Can’t get to sleep until late? You may be able to retrain your body clock
New research by the Universities of Birmingham and Surrey and Monash University in Australia show that people with extreme late sleeping and waking habits could retrain their body clocks.
Researchers have shown that it is possible to change the circadian rhythm of people whose internal body clock dictates later-than-usual sleep and wake times, using non-pharmacological and practical interventions, in their study over a three-week period. The changes could lead to improved performance in the mornings, better eating habits and decreased stress and depression.
The study, published in Sleep Medicine, showed participants were able to bring forward their sleep/wake timings by two hours, while having no negative effect on sleep duration. In addition, participants reported a decrease in feelings of depression and stress, as well as in daytime sleepiness.
The 22 participants in the study had an average bedtime of 2:30 a.m. and wake-up time of 10:15 a.m. The negative aspects of sleep patterns of night owls - aside from making the typical office job schedule less than ideal - also can cause adverse health issues including mood swings, increased morbidity and mortality rates, and declines in cognitive and physical performance.
“Having a late sleep pattern puts you at odds with the standard societal days, which can lead to a range of adverse outcomes – from daytime sleepiness to poorer mental wellbeing,” says study co-author Dr Andrew Bagshaw from the University of Birmingham's Centre for Human Brain Health.
“We wanted to see if there were simple things people could do at home to solve this issue. This was successful, on average allowing people to get to sleep and wake up around two hours earlier than they were before. Most interestingly, this was also associated with improvements in mental wellbeing and perceived sleepiness, meaning that it was a very positive outcome for the participants. We now need to understand how habitual sleep patterns are related to the brain, how this links with mental wellbeing and whether the interventions lead to long-term changes.”
The results highlighted an increase in cognitive and physical performance during the morning - when tiredness is often very high in ‘night owls’ - as well as a shift in peak performance times from evening to afternoon, according to the report, released by the University of Birmingham. It also increased the number of days in which breakfast was consumed and led to better mental wellbeing, with participants reporting a decrease in feelings of stress and depression.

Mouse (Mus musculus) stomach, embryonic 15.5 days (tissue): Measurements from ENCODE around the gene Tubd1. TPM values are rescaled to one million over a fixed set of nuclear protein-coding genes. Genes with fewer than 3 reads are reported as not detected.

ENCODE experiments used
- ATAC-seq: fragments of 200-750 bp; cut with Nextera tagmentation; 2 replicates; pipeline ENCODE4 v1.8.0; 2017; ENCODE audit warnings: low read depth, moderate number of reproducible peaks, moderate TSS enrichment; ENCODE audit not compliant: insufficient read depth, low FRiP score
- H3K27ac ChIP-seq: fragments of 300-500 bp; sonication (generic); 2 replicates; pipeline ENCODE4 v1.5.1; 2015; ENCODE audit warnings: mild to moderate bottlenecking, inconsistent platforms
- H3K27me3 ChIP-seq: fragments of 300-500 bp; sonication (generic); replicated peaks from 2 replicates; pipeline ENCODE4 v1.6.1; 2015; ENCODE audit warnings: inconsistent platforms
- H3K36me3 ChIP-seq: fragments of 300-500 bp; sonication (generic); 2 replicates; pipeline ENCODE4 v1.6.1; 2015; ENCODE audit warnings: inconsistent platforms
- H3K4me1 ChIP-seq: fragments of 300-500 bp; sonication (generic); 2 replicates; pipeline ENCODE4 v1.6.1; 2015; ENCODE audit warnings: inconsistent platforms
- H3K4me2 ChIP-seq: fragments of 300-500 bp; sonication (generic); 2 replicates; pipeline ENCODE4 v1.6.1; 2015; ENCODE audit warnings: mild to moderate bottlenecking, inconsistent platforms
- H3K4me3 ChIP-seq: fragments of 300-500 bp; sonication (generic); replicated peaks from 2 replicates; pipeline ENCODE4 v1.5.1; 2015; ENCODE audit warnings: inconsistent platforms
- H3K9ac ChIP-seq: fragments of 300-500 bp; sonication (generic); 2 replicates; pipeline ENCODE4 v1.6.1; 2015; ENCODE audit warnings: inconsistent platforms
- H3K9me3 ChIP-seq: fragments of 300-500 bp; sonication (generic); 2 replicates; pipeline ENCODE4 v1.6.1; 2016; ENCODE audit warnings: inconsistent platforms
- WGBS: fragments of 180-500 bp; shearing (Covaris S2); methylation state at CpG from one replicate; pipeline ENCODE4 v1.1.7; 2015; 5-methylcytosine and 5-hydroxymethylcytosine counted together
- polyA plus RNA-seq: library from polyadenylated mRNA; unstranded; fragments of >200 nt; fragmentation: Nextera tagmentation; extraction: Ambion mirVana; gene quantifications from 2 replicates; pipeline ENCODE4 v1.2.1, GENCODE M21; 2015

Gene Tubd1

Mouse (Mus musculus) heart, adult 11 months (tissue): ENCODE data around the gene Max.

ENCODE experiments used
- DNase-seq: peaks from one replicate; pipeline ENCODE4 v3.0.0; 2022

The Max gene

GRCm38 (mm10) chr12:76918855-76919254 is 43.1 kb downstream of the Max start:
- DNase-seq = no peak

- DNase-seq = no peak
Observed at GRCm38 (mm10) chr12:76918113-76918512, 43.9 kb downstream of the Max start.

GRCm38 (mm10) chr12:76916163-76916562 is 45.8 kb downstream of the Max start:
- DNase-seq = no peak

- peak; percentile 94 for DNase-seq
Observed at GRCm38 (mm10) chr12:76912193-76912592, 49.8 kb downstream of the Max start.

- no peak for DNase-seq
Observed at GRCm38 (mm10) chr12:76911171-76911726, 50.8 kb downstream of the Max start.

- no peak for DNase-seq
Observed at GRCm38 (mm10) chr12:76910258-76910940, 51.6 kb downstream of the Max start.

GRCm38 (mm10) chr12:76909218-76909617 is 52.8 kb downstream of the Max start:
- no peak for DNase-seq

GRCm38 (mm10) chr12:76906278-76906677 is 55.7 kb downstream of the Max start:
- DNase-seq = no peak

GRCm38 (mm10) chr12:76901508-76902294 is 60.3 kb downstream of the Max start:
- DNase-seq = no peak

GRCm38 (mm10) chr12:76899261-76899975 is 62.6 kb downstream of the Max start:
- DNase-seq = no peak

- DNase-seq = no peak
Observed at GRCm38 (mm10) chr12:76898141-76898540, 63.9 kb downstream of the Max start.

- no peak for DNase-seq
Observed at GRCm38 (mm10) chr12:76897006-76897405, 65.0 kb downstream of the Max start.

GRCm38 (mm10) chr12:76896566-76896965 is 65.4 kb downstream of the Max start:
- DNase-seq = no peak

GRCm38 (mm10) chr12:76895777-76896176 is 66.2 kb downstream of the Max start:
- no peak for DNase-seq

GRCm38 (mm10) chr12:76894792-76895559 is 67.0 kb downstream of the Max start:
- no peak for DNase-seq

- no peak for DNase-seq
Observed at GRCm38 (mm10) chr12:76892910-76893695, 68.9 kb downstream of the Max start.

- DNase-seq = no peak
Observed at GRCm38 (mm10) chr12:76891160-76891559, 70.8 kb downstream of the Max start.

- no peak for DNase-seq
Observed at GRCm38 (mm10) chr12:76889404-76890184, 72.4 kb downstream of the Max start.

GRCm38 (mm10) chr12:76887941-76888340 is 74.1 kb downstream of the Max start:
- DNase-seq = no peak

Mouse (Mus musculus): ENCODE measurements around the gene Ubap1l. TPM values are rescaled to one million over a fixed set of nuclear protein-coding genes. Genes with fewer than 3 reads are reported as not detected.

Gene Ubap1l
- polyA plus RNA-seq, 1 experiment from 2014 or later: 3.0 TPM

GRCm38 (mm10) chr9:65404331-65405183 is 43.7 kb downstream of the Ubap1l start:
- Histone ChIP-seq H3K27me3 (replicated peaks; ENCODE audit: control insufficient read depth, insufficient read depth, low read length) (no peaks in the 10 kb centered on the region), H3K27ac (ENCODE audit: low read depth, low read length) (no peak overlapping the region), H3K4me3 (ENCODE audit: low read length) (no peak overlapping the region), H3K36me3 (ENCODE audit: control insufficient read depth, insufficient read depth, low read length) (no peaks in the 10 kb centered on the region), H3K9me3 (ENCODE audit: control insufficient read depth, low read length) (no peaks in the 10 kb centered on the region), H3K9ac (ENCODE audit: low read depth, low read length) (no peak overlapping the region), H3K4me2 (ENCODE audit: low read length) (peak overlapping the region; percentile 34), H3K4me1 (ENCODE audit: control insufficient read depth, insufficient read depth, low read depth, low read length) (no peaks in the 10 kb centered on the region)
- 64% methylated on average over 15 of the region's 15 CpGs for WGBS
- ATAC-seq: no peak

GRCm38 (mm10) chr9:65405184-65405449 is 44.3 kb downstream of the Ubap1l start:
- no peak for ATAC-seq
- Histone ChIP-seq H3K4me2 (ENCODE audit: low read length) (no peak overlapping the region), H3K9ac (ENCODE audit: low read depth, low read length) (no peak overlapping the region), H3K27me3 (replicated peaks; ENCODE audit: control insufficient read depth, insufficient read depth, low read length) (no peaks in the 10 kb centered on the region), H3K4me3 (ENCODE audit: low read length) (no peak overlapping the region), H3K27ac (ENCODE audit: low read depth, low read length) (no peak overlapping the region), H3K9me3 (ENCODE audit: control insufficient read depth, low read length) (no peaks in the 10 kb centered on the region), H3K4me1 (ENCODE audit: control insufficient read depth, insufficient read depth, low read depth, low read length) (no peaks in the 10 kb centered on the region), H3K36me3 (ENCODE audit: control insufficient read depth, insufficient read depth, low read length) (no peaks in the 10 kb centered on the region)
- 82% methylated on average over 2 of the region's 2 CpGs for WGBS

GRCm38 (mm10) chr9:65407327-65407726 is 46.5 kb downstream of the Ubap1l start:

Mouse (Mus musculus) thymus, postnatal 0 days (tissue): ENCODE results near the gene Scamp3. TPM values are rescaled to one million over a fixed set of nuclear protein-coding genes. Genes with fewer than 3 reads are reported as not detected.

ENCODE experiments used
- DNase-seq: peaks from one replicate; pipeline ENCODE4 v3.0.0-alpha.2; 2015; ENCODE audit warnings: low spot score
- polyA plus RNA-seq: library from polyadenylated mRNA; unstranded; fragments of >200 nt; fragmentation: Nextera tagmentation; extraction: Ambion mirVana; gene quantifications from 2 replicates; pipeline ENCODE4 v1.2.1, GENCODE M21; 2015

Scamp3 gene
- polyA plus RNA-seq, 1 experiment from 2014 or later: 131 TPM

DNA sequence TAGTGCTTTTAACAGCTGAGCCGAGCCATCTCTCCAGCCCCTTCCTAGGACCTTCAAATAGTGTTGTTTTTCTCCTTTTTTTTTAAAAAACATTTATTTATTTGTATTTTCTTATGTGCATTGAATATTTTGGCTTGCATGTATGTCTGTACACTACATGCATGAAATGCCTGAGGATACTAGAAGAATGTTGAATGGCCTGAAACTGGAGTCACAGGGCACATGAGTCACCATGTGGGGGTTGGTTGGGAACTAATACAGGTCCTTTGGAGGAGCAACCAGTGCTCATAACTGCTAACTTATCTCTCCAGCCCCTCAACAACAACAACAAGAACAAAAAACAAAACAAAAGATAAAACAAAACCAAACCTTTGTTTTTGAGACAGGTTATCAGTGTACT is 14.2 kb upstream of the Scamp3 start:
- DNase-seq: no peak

“Establishing simple routines could help ‘night owls’ adjust their body clocks and improve their overall physical and mental health. Insufficient levels of sleep and circadian misalignment can disrupt many bodily processes putting us at increased risk of cardiovascular disease, cancer and diabetes,” Professor Debra Skene from the University of Surrey said.
So, if you’re struggling with sleep, why not give some actions from the study a go? Researchers asked people to do the following:
- Wake up 2-3 hours before regular wake-up time and maximise outdoor light during the mornings.
- Go to bed 2-3 hours before habitual bedtime and limit light exposure in the evening.
- Keep sleep/wake times fixed on both work days and free days.
- Have breakfast as soon as possible after waking up, eat lunch at the same time each day, and refrain from eating dinner after 7 pm.
These methods may help you get your sleep back on track - or at least help get you closer to a preferred sleep pattern. Maybe you’re up late for other reasons? Read more on getting a good night’s rest here: